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Jack Frost might nip at your toes, but don’t rule out a visit to Japan’s cities in winter, when illuminations, snow and absent crowds make for magical moments.

Winter in Japan is delightful, with glittering seasonal lights, ice festivals, ancient temples dripping with icicles, and tea houses providing a warm retreat. If you’re heading there for a ski holiday, make time for a city stopover in Tokyo and Kyoto, which provide plenty to see and do while encapsulating all the contrasts of modernity and tradition that make Japan so fascinating.

For many visitors, Tokyo provides a first, fast-paced and exhilarating encounter with Japan in what is surely one of the world’s most amazing urban experiences. After all, this is Japan’s showcase of arts, music, high fashion, teenage trends, cartoon animation, technology and pop culture. If you want to plunge in, stay at ibis Tokyo Shinjuku located in a district crowded with avant-garde skyscrapers and thronged department stores and boasting Japan’s busiest train station. In the evenings Shinjuku is the epicentre of Tokyo’s incredible night-life. Giant video screens and neon flash above alleys of karaoke joints, jazz lounges, discotheques and sophisticated high-rise bars.

Shibuya is another district worth exploring for its youthful fashion and homeware stores; in side streets, tiny restaurants lure you in from the cold with street snacks. The more budget-conscious Harajuku district is a must-visit for its eye-popping teenagers in manga-inspired outfits, from Gothic vampires to pink-clad Barbie lookalikes. It’s typical of Tokyo that you can walk from here to serene Meiji Shrine, where you might come across a bride and groom in traditional attire, shuffling in procession behind Shinto monks.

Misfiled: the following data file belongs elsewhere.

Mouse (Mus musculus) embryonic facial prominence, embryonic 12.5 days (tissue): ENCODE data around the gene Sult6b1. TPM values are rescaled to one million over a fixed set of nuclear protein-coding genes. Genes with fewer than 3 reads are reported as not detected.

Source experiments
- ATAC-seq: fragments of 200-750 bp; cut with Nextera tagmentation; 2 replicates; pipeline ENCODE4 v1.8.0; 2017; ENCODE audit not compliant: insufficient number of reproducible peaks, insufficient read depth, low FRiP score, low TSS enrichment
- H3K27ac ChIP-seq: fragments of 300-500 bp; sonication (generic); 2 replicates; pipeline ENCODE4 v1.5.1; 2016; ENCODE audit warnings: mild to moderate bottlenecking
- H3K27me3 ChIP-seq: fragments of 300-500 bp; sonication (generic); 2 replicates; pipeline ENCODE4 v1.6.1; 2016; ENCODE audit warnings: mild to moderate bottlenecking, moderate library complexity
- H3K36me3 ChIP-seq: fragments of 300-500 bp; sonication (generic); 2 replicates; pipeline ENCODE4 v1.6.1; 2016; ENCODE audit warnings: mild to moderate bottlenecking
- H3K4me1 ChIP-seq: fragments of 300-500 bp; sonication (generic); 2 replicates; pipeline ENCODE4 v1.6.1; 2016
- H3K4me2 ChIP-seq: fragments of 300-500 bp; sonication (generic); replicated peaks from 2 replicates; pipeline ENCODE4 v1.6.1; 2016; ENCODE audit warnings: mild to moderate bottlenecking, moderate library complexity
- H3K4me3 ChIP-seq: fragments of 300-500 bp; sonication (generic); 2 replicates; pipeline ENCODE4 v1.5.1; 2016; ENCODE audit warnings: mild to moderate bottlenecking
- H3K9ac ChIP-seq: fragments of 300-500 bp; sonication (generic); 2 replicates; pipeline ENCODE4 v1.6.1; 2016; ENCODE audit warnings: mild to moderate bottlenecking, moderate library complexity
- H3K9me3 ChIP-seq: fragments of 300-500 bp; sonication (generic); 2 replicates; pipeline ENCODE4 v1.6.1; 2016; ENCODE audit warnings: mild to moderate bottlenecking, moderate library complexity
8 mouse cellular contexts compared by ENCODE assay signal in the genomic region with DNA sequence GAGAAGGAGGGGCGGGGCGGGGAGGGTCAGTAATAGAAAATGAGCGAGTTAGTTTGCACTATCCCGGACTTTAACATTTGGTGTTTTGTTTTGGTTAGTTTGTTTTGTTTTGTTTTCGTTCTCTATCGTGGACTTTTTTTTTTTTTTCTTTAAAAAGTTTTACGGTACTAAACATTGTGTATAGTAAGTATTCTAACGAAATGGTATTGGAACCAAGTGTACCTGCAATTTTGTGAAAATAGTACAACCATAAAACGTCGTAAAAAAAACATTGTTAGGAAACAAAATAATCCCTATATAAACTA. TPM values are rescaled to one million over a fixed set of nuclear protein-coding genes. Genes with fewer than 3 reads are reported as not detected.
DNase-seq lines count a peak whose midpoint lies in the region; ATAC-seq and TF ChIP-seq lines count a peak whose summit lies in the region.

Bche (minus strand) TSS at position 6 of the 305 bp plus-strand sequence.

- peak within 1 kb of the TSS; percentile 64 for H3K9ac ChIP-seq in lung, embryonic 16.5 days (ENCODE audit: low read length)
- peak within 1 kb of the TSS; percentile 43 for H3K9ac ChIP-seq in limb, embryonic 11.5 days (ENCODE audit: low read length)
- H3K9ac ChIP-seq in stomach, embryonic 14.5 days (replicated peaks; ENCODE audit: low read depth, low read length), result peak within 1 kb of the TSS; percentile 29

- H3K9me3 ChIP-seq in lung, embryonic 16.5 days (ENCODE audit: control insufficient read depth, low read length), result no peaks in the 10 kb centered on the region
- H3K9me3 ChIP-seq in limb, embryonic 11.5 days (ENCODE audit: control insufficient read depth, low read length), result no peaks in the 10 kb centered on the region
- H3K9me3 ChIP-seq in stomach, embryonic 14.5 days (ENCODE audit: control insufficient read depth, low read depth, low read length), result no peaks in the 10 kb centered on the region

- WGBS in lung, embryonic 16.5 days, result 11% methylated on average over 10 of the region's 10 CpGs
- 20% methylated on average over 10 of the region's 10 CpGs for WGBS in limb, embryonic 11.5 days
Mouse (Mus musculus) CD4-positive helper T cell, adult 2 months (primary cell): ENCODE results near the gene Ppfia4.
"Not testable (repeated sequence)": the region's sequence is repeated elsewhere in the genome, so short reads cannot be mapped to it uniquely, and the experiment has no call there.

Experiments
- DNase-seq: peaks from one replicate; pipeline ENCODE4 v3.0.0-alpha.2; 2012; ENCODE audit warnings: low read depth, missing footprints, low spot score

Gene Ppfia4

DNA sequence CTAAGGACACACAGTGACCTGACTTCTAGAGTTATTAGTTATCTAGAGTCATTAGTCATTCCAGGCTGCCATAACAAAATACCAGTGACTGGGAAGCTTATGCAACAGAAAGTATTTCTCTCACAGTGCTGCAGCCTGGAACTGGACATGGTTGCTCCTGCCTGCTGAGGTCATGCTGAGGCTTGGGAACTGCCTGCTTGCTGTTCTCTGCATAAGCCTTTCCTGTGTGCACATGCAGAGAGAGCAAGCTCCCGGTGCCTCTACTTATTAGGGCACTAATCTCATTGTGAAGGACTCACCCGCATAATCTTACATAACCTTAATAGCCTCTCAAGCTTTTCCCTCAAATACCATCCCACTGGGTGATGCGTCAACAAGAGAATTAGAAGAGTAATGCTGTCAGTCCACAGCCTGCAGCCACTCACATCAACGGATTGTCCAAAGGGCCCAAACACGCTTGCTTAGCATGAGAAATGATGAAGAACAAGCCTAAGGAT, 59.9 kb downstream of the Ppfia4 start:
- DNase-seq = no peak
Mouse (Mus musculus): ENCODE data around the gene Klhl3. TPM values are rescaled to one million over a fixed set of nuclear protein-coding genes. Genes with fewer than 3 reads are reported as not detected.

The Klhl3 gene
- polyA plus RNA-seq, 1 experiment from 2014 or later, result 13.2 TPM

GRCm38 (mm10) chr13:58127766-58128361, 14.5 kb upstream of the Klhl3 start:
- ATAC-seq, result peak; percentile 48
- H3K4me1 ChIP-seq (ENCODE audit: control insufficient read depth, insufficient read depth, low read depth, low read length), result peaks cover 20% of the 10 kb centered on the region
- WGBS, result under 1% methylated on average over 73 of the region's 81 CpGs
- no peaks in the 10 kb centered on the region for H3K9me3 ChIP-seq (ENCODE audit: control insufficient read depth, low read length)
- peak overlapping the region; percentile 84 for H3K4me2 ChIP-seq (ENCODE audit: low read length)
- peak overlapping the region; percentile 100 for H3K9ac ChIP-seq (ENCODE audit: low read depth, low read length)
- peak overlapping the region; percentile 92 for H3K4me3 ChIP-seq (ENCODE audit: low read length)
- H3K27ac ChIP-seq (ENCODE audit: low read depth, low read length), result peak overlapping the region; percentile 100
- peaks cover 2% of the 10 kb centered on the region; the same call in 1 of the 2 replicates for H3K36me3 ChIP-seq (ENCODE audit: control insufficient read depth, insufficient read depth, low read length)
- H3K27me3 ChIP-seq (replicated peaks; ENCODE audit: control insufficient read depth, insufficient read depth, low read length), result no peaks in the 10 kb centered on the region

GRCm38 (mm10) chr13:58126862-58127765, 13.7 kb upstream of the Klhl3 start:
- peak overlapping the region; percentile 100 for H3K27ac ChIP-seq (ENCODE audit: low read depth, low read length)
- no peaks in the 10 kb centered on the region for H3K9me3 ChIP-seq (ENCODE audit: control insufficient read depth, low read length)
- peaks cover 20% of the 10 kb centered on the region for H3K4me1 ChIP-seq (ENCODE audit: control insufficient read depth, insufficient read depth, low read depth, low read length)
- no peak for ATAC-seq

Alternatively, you could settle at Mercure Tokyo Ginza. Tokyo’s most famous neighbourhood, Ginza features swanky department stores and fashion boutiques that showcase impeccable Japanese style and service and glittering winter decorations. Ginza and adjacent Marunouchi also feature gorgeous Christmas lights on their tree-lined avenues.

A stroll brings you to the East Gardens of Tokyo’s Imperial Palace, where humped bridges and dainty vistas are pretty under snow. (Note 23 December and 2 January are among the few dates on which you can get into the palace itself.) Another great park for a warmly dressed visit is Koishikawa Korakuen, by Tokyo Dome, which incidentally features terrific seasonal illuminations all the way into February. The gardens re-create famous Japanese landscapes in miniature and feature sumptuous autumn colours well into November, pines under snowy epaulets in December, and spectacular early-blossoming plum trees by February.

A 2.5-hour train ride west, Kyoto is Tokyo’s alter ego. Japan’s capital from 794 to 1868, Kyoto is home to several dozen gardens and museums, three palaces and 2000-odd temples and shrines. December’s Hanatouro Festival sees many of Kyoto’s historical sights and its riverfront lit with lanterns and decorated with ikebana (flower arrangements). At night the renowned Bamboo Forest walkway is wonderfully atmospheric.